It’s been said that ‘the blues ain’t pretty,' and this disc proves the point. It’s dirty and nasty, a little bit sloppy (in a good way), and sounds downright dangerous. ‘Pretty' is not an operative word here …
This is a follow-up to a successful 2005 release that saw a core band of hard-working Chicago musicians backing a handful of harmonicists on a hard-hitting collection of blues laced with funk and soul. Here we have another seven guests – none of them widely known outside the Windy City – demonstrating just how expressive the humble harmonica can be.
Usually relegated to a supporting role, the harmonica is the only instrument in western music to permit both blowing and drawing of air. As such it’s arguably the closest approximation of the human voice. And in capable hands, it’s surprisingly versatile, with a broad tonal palette that can range from guttural growls to piercing wails with (forgive the pun) breathtaking ease.
First up this time around is Reginald Cooper with “Shade Tree Mechanic.” It’s not the most auspicious opening – Cooper’s vocals are a little thin, his phrasing awkward, and his harmonica work not much above rudimentary. But Charlie Love follows with a fine cover of Howlin’ Wolf’s “Ooh Baby, Hold Me,” his harp restrained but effective and his vocals much more powerful. Harmonica Hinds contributes “Kill That Mouse,” a driving shuffle with the band firing on all cylinders. The late Little Arthur Duncan is next with “Can’t Stand It No More,” returning later to close out the set with “Gone To Main Street.” Both tunes highlight his slightly slurred vocals and almost minimalist harp, more accent than lead instrument – his brief solos rely more on tone and taste than dazzling dexterity.
Indeed, tone and taste are the operatives throughout the project. None of the players goes over the top, all opting for an approach that highlights the harp’s role as part of the musical tapestry. Even a harmonica duet between Jeff Taylor and Russ Green on Johnny ‘Guitar’ Watson’s “Gangster Of Love” is a lesson in cooperation rather than a cutting contest. Relative youngster Big D does a fine job with some melodic, Jimmy Reed-style work on “I’ve Got To Be With You Tonight,” again avoiding the extraneous and concentrating on ‘feel’ – that intangible but essential quality that gives the blues such emotional impact.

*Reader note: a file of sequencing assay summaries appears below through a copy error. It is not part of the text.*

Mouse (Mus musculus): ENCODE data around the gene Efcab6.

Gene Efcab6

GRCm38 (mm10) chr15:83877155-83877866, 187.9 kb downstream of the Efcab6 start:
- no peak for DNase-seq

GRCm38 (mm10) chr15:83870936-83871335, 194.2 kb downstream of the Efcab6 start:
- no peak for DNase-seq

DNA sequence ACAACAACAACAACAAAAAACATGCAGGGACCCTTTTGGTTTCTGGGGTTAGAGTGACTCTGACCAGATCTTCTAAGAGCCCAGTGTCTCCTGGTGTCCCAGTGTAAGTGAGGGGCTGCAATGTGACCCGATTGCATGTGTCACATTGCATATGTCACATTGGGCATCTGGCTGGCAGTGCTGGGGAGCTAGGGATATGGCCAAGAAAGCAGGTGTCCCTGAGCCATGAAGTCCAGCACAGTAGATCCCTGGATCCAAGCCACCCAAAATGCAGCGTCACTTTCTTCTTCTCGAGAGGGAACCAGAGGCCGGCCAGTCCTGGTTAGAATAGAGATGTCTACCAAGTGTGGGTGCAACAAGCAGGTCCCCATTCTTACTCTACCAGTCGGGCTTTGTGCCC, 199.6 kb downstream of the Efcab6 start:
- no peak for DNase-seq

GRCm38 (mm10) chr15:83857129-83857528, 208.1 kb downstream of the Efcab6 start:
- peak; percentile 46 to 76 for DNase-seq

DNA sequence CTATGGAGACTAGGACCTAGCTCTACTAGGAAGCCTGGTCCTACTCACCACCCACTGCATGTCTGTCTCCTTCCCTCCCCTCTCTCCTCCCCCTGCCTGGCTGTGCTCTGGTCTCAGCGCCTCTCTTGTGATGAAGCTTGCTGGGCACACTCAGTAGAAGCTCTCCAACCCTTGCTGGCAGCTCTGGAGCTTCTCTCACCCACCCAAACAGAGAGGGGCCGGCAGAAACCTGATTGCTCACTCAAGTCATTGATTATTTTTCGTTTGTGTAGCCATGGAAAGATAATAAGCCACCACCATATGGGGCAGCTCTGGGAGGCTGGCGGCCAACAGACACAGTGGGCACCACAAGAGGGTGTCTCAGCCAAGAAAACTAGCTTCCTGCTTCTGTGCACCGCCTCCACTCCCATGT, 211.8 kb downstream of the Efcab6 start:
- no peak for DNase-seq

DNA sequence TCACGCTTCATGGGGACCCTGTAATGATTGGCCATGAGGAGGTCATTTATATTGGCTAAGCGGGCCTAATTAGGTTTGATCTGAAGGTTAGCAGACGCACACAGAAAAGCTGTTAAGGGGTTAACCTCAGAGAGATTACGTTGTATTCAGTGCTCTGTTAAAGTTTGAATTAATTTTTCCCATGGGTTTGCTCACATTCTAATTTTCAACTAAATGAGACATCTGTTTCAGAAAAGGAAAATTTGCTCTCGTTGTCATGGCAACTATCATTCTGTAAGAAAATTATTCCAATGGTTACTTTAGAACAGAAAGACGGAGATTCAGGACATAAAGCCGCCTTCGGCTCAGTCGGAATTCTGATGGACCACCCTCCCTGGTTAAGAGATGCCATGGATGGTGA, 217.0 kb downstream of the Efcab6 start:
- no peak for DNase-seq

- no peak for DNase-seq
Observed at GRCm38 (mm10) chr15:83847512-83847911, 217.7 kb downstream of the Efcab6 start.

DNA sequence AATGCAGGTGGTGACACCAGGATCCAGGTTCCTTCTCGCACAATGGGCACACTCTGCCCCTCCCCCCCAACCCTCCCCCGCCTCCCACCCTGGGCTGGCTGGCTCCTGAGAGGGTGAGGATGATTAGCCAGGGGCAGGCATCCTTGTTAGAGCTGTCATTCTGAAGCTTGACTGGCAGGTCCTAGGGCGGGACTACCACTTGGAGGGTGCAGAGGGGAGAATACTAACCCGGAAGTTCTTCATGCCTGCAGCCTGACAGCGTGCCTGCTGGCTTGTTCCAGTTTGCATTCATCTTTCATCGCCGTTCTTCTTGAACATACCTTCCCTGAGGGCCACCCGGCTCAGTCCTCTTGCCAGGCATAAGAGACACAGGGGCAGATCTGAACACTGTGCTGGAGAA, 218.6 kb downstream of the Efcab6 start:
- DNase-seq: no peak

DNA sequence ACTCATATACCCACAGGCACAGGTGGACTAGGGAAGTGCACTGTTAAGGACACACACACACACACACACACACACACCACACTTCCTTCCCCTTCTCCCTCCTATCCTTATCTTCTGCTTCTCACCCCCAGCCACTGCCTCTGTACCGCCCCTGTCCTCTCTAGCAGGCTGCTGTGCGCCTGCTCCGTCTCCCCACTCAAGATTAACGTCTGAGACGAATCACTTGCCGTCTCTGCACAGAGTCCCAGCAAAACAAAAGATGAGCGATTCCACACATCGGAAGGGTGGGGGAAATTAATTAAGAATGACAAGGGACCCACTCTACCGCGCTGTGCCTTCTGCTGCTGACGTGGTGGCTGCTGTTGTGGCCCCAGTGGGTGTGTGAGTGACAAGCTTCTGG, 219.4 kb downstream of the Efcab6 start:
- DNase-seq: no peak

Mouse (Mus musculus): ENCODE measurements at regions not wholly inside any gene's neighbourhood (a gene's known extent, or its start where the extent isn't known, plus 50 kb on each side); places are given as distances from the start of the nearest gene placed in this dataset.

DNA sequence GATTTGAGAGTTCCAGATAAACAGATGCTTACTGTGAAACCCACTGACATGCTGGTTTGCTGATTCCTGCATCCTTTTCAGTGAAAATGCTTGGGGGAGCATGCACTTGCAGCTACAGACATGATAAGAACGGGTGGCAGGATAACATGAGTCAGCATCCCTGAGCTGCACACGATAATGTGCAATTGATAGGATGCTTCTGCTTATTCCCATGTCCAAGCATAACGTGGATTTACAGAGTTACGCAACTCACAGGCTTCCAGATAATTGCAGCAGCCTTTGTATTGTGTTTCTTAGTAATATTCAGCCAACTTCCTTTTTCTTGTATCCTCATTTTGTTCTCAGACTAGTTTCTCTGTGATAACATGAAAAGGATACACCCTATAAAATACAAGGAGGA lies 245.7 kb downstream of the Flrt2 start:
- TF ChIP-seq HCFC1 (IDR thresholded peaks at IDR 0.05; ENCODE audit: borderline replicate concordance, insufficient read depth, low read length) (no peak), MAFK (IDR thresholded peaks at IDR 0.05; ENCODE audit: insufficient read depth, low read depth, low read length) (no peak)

Green is the only artist here who doesn’t make a return appearance. Hinds provides the lone instrumental with “Sunday Morning Blues,” a classic if unremarkable shuffle, Cooper is back with “Give Me Back That Wig,” a slow grinder that proves a much better fit for his impassioned pleading, while Taylor funks up the aforementioned Mr. Reed’s immortal “Honest I Do” to excellent effect. Big D’s “Well You Know” is a mid-tempo shuffle, and Love delivers a tough-as-nails “12 Year Old Boy.”
Ultimately, though, the success of this collection depends largely on expectations. If it’s harmonica pyrotechnics you’re after, look elsewhere – there are surely more advanced players around, capable of faster and more complex displays of technical proficiency. This is classic bar-band stuff, the sweaty, grinding music heard in clubs night after night, where instrumental accompaniment is simply a part of the story, not the focus. And again, it’s feel, not precision or advanced theory that’s on display here, with the band – veterans all – providing righteously ragged support throughout.
It ain’t pretty. But it sure sounds sweet …!